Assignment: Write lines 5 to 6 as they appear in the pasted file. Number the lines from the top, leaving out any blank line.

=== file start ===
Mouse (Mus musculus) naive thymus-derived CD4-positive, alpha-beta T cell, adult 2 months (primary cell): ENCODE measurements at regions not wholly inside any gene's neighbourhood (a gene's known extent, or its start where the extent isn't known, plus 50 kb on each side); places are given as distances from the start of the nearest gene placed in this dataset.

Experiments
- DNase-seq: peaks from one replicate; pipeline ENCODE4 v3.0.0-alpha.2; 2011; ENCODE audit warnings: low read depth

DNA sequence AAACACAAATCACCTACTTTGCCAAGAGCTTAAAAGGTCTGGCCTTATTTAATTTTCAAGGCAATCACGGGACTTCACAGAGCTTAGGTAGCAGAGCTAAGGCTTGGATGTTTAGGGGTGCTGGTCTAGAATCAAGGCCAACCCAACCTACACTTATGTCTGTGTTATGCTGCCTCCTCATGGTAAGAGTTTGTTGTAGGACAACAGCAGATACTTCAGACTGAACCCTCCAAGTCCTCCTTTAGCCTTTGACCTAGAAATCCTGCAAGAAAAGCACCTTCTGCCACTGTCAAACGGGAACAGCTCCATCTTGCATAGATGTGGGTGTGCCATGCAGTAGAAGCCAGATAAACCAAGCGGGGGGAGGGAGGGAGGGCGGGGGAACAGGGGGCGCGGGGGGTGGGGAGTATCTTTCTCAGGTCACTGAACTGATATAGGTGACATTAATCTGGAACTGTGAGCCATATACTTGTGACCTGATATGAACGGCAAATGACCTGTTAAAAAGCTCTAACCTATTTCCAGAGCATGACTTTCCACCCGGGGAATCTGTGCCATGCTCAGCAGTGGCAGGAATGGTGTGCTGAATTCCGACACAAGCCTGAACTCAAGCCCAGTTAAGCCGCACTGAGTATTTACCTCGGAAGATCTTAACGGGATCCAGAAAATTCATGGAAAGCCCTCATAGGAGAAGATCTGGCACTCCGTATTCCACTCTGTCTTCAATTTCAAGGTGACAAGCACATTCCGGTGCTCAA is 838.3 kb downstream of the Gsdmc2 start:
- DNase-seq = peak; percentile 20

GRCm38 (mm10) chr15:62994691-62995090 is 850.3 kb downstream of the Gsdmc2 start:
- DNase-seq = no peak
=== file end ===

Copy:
- DNase-seq = peak; percentile 20

GRCm38 (mm10) chr15:62994691-62995090 is 850.3 kb downstream of the Gsdmc2 start: